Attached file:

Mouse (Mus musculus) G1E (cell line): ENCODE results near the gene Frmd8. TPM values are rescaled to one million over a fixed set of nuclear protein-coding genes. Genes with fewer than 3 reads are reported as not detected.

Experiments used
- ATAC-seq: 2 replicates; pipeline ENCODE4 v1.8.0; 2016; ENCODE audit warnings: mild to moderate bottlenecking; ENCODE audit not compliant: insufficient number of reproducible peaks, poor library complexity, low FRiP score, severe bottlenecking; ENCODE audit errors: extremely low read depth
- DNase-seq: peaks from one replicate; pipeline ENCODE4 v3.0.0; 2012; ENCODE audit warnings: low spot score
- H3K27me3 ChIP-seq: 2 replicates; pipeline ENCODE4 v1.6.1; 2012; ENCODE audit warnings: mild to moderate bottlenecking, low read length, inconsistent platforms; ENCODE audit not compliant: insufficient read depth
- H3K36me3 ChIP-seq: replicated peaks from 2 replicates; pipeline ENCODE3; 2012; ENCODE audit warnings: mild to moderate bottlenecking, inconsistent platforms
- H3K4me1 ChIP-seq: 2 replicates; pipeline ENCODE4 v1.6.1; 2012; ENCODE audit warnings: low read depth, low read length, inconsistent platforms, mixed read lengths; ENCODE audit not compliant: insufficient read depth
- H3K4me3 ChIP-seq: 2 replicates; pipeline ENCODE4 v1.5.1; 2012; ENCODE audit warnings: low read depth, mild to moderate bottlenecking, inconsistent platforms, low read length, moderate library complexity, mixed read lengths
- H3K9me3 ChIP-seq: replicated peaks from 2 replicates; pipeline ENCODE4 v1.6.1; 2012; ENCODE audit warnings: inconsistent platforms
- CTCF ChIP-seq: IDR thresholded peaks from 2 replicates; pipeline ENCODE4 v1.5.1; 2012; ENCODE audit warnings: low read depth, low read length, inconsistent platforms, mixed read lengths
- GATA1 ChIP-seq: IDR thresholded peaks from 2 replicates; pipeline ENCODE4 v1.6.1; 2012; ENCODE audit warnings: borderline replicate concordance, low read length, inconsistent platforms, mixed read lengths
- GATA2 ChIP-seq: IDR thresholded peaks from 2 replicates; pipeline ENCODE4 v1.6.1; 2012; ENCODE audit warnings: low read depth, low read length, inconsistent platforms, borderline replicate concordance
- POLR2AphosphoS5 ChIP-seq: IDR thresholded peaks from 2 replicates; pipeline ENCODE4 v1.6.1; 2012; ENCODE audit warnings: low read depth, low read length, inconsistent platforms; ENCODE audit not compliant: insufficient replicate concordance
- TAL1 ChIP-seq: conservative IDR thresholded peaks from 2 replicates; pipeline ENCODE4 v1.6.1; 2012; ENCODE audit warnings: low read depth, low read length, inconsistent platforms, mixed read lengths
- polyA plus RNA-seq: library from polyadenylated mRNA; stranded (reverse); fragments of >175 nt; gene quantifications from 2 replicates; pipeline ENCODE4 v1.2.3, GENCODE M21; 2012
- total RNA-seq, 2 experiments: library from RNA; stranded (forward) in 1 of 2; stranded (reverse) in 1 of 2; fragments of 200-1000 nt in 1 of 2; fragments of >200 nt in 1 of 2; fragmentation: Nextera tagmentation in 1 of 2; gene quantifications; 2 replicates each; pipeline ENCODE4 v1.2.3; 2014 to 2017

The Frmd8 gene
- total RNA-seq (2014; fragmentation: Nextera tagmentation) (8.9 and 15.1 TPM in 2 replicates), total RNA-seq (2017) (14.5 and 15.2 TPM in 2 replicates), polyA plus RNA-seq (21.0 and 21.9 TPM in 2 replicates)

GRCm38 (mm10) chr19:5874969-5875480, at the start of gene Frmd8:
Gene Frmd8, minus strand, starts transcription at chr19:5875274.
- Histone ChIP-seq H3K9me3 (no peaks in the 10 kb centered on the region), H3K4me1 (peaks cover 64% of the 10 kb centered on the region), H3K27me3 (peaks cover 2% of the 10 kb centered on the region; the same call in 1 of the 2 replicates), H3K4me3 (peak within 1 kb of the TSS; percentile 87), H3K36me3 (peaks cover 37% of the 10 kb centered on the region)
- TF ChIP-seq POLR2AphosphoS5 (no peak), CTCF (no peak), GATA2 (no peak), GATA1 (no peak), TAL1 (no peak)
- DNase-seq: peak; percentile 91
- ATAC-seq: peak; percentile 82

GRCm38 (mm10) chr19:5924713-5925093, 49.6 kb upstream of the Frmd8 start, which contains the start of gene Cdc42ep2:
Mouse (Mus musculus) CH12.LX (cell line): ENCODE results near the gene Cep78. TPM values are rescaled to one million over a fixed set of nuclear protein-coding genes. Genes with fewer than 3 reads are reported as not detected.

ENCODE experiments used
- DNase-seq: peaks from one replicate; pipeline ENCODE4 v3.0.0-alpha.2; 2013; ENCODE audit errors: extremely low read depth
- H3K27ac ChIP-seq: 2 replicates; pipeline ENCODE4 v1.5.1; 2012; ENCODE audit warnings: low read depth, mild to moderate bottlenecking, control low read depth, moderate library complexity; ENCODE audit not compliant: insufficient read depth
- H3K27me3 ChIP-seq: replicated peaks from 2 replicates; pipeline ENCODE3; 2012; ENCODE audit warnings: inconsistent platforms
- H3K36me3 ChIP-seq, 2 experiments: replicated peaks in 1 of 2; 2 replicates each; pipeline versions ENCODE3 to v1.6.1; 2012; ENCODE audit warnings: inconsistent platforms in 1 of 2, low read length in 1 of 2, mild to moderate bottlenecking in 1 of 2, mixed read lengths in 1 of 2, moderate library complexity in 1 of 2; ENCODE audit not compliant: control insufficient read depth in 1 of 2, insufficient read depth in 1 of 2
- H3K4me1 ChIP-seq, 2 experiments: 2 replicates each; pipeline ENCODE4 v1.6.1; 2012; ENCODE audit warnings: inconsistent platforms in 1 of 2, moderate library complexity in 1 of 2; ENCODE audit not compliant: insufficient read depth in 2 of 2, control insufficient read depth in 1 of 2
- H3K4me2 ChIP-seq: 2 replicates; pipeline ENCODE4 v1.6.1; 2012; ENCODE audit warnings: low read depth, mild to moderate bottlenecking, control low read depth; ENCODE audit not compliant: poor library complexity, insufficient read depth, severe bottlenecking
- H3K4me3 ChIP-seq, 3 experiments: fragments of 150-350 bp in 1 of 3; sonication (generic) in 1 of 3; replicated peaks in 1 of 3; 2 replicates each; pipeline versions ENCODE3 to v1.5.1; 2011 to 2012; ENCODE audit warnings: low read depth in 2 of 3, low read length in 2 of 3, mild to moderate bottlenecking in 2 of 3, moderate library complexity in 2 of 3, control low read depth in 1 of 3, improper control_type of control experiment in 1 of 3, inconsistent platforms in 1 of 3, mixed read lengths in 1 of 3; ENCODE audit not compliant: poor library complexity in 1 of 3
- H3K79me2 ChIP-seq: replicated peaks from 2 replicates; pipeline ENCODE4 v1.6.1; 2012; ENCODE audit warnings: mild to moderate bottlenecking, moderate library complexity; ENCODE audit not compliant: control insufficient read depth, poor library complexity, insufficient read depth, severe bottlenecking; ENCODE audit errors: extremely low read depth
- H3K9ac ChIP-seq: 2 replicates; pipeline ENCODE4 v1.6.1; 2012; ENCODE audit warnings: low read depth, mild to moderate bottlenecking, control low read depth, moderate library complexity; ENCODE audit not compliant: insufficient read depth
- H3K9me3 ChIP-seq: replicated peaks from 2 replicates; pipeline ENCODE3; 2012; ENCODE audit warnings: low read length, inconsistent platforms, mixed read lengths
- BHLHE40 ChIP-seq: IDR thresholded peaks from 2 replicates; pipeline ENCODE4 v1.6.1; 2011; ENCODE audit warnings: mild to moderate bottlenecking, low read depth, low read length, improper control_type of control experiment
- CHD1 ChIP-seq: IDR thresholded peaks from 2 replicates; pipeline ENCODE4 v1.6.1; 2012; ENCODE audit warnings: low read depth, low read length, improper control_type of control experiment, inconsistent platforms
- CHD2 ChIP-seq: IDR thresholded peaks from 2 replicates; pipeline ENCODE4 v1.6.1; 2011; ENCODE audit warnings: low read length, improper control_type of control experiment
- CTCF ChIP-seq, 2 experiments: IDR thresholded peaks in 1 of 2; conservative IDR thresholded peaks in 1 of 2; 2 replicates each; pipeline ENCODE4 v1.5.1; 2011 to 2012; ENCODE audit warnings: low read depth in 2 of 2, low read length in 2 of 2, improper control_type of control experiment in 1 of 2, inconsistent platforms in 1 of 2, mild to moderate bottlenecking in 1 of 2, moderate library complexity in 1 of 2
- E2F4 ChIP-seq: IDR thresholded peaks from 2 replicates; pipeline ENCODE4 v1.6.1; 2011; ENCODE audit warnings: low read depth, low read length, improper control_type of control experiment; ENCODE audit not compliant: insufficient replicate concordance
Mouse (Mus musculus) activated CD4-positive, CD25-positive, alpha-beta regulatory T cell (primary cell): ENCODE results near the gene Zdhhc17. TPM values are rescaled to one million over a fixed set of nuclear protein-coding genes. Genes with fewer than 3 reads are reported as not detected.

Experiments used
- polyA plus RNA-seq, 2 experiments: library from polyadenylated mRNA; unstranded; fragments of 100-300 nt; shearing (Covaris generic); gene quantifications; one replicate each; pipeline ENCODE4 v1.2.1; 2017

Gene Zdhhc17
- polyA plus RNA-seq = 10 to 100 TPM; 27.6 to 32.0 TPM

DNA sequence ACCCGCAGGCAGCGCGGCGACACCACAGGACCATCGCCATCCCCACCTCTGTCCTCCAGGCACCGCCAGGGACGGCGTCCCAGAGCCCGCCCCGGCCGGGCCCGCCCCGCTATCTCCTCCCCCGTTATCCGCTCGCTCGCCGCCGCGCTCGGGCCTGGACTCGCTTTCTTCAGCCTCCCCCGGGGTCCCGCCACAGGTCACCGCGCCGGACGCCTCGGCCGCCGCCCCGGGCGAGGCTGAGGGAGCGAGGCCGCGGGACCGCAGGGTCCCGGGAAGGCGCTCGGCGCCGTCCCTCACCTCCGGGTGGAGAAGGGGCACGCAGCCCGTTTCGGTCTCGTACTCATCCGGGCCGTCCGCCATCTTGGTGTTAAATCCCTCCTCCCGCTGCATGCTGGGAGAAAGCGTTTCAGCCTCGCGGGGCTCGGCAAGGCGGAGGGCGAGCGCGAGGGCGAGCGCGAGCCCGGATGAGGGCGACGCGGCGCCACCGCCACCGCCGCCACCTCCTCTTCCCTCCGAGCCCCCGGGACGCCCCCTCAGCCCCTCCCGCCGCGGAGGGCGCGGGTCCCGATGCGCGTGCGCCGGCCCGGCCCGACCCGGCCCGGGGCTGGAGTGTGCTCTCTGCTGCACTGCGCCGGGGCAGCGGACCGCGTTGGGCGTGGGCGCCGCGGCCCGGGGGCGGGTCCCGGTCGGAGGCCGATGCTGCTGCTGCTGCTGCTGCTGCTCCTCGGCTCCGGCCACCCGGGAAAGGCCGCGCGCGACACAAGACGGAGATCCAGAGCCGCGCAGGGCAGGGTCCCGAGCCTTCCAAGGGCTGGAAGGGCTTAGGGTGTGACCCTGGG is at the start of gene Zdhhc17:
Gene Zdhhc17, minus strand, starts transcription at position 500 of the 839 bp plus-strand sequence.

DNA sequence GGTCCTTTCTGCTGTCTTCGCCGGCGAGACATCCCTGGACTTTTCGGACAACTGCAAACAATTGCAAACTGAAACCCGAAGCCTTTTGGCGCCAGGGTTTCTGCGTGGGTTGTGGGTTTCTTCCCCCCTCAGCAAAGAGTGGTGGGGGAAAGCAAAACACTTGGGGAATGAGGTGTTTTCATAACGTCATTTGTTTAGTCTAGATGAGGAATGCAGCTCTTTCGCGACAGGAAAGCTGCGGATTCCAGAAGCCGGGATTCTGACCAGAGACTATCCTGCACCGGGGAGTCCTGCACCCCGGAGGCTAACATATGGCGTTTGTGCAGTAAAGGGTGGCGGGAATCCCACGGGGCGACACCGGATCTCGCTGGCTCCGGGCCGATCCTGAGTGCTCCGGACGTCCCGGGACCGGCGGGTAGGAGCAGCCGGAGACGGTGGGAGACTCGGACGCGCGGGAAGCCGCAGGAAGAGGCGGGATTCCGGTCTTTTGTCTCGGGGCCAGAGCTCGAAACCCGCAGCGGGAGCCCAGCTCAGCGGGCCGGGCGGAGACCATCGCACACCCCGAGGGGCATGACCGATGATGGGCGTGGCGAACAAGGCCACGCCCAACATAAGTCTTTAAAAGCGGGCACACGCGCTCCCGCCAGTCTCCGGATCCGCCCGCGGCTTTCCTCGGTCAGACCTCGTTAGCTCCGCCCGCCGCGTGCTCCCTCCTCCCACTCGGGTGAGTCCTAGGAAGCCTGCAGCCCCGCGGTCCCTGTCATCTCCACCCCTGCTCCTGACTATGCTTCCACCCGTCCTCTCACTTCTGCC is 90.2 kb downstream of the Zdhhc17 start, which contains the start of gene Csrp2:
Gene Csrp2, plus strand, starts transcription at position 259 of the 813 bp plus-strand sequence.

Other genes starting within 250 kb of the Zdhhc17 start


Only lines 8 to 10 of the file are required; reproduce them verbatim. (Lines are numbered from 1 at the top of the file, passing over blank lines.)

- H3K4me3 ChIP-seq: 2 replicates; pipeline ENCODE4 v1.5.1; 2012; ENCODE audit warnings: low read depth, mild to moderate bottlenecking, inconsistent platforms, low read length, moderate library complexity, mixed read lengths
- H3K9me3 ChIP-seq: replicated peaks from 2 replicates; pipeline ENCODE4 v1.6.1; 2012; ENCODE audit warnings: inconsistent platforms
- CTCF ChIP-seq: IDR thresholded peaks from 2 replicates; pipeline ENCODE4 v1.5.1; 2012; ENCODE audit warnings: low read depth, low read length, inconsistent platforms, mixed read lengths